(10) Global Catastrophes

What to do if an asteroid comes our way

Study Determines Which Effects Of An Asteroid Strike Would Result In Most Casualties

What would happen if that massive asteroid zipping by actually hit us? Study reveals exactly how millions would die

Asteroid

The Threat from Space

Asteroid and Comet Impacts

The astronomical event of the century

In 1993 a discovery by Carolyn Shoemaker, wife of the late and greatly lamented planetary scientist Eugene Shoemaker, and colleague David Levy, was to change forever our perception of the Earth as a safe and cosy haven insulated from the whizzes and bangs of a violent and capricious universe. The Shoemaker team had spotted 21 huge chunks of rock that had once been part of a comet torn apart by the enormous gravitational field of the planet Jupiter - a giant sphere mainly made up of hydrogen and helium gas that is large enough to contain over 1,300 Earths. Instead of orbiting the Sun, like most comets, however, this one had been captured by Jupiter’s gravity and the rocky fragments now orbited the King of Planets himself. As Jupiter already had a large retinue of moons, the addition of a few more would have been mildly interesting, if not surprising. What was extraordinary, however, was that these new ‘moons’ were very much ephemeral. The following year they would end their lives by crashing into the surface of Jupiter, providing scientists on Earth with a grandstand view of just what happens when a planet is struck by large hunks of space debris.

On 16 July 1994 - appropriately the 25th anniversary of the launch of Apollo 11, the first manned lunar landing mission - the first fragment of Comet Shoemaker-Levy struck the planet, sending up a gigantic plume of gas and debris and blasting outwards a rapidly expanding shock wave. As fragment after fragment hammered into the planet, spectacular images were gathered by the Hubble Space Telescope in Earth orbit and by the unmanned Galileo probe on its way to Jupiter. Two days after the initial impact, a chunk of rock 4 kilometres across and rather unromantically named fragment G smashed into the planet with the force of 100 million tones of TNT - roughly the equivalent of eight billion Hiroshima-sized atomic bombs. The flash generated by the collision was so brilliant that many infra-red telescopes trained on the event were temporarily blinded. The glare soon faded, however, to reveal an enormous dark impact scar wider than the Earth. Inevitably, everyone who saw this awesome image had the same thought. What would have happened if fragment G had struck the Earth instead of Jupiter?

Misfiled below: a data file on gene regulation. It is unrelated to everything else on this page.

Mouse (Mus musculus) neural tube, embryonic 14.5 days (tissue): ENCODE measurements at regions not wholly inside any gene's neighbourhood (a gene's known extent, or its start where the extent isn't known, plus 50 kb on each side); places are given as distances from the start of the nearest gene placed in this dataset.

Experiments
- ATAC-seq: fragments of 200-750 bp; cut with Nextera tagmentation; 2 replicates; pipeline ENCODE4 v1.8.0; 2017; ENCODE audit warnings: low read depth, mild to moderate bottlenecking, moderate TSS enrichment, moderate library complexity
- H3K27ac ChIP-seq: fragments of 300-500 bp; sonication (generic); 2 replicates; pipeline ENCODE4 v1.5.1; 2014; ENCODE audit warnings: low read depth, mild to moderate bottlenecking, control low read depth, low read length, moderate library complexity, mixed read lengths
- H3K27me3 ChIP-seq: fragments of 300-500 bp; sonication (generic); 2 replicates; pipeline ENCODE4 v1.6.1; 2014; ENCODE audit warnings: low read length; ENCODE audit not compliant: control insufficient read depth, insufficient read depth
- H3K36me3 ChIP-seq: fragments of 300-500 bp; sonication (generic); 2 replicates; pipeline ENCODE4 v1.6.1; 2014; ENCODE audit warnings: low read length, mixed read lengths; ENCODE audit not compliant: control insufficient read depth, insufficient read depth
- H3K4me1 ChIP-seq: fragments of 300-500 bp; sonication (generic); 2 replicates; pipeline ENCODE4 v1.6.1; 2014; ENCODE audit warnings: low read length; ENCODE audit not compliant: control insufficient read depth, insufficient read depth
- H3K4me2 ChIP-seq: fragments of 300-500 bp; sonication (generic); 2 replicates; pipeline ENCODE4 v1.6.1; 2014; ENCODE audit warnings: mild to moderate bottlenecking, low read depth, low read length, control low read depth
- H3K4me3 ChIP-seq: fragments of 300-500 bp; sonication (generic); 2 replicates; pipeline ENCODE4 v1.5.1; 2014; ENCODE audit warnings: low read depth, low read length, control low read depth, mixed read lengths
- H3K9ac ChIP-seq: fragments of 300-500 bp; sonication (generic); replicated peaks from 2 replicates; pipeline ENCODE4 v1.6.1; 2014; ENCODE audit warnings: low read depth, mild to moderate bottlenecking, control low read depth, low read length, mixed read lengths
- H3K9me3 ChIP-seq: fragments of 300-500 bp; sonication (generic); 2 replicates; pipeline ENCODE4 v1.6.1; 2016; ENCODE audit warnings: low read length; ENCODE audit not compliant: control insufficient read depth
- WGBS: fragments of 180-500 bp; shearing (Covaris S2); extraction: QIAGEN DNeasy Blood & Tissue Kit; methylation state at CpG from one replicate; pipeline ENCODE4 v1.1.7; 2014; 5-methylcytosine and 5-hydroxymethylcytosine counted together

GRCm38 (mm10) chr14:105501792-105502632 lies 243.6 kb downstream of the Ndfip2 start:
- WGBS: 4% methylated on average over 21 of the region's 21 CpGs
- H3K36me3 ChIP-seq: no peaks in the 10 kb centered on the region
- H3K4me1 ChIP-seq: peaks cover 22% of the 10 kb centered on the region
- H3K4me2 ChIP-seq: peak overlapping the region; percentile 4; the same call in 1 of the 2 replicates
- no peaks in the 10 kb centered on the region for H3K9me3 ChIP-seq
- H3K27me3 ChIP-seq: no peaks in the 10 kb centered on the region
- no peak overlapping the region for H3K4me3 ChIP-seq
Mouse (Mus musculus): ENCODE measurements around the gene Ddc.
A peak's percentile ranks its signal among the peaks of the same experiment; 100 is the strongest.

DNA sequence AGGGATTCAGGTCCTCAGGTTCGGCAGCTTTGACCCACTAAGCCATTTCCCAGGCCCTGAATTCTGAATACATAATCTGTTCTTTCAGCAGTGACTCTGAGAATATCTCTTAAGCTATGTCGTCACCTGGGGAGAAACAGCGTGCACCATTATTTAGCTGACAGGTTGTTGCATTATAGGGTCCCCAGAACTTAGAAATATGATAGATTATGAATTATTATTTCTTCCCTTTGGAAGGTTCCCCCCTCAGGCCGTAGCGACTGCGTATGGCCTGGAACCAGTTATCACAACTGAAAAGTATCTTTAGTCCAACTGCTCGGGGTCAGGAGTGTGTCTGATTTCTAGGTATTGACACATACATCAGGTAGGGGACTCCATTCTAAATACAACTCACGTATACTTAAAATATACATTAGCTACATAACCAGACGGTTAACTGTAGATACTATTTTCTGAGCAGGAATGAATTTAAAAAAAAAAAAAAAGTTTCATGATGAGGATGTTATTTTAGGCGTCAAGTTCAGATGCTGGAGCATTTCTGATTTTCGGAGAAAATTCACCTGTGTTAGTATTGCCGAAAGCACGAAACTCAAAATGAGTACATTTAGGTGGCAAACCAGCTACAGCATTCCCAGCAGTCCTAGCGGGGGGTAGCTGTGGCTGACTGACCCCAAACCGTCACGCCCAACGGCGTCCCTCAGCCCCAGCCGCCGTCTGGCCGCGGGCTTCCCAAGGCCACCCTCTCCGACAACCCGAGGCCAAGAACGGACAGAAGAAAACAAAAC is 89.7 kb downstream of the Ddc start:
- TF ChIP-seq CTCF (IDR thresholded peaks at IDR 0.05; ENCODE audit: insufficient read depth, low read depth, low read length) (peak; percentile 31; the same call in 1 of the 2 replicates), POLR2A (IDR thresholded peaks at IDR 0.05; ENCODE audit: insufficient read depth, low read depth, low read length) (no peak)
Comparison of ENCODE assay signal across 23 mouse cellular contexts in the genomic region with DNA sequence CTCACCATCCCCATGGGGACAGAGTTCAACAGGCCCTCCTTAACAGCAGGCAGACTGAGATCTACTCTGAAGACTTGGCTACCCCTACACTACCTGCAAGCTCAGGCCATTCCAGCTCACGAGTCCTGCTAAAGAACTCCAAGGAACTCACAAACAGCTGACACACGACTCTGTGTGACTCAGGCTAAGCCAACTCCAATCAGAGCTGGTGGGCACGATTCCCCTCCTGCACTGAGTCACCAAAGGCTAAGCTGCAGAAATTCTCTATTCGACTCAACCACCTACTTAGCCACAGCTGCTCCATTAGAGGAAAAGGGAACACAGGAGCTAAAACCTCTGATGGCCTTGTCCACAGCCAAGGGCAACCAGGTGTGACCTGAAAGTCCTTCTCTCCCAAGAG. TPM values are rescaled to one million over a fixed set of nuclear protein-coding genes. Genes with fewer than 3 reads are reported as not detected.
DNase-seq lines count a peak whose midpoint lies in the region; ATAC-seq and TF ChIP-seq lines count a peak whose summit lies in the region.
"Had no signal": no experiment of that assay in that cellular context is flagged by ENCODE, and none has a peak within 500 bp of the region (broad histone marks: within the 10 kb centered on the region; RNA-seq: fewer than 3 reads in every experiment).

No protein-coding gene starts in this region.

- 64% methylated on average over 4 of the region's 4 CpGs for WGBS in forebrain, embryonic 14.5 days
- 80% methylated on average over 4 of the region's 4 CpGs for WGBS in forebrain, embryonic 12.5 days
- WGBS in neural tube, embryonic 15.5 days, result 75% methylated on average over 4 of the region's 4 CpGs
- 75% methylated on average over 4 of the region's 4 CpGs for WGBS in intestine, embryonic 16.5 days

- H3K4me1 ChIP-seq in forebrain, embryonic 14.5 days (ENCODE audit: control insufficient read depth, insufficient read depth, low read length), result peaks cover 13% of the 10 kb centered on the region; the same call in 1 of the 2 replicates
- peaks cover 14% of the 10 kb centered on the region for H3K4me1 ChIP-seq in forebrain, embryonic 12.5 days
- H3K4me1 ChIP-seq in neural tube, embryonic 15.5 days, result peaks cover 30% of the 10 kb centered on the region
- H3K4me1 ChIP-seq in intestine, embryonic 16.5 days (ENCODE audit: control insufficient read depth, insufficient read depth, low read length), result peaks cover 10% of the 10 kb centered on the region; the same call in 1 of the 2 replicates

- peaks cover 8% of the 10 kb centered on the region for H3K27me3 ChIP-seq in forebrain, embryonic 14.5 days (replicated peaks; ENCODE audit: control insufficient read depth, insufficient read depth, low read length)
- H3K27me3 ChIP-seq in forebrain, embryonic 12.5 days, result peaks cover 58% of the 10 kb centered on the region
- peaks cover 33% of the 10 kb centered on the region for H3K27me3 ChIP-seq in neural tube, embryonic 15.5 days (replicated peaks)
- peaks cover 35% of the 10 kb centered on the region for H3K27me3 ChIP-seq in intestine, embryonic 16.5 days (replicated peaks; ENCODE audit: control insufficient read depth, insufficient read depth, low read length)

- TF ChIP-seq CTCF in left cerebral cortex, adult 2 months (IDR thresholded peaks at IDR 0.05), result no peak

Almost overnight our planet seemed a much more vulnerable place and the hold of our race upon it that much more tenuous. Suddenly both scientists and the public, and even politicians began to take the threat from space seriously. Two Hollywood blockbuster films fed growing interest in impact events by showing - with various degrees of scientific rigour - what we might all be in for if a comet or asteroid headed our way.

In 1996, just two years after the Jupiter impacts, an international body is known as the Space-guard Foundation was formed, with the dedicated aims of promoting the search for potentially dangerous asteroids and comets and raising the general level of awareness of the impact threat. In the United States, NASA and the Department of Defence began, albeit at a low level, to fund Space guard-related projects and the UK government established a task force to examine the risk of asteroids and comets hitting the Earth. All of a sudden everyone wanted to know what the chances were of the Earth being struck at some point in the future and what effect such a collision would have on our planet and our race. The answer to the first question is easy: the chances are 100 per cent. The Earth has been bombarded by space debris throughout its long history, and although such collisions are now far less common than they were billions of years ago, our planet will be struck again. The vital question is - when? And as regards how bad this will be for the human race: that depends largely on how big a chunk of rock hits us.

The cosmic sandstorm

To get a better idea of how frequently the Earth is likely to be hit, we need to find out how many rocks are hurtling around our solar system and, in particular, how many of these come close enough to the Earth to start us worrying. Although a vast amount of debris was swept up by the embryonic planets during the early solar system, countless dregs remain, ranging upwards in size from tiny specks a few millimetres across to gigantic rocks, such as the minor planet Ceres, over 1,000 kilometers in diameter. Like someone battling through a desert sandstorm, the Earth is constantly bombarded in the course of its journey through the solar system.

Fortunately for us, most of the billions of colliding fragments are tiny and flash into oblivion as soon as they come into contact with our planet’s atmospheric shield. Every now and again, however, the Earth collides with something larger.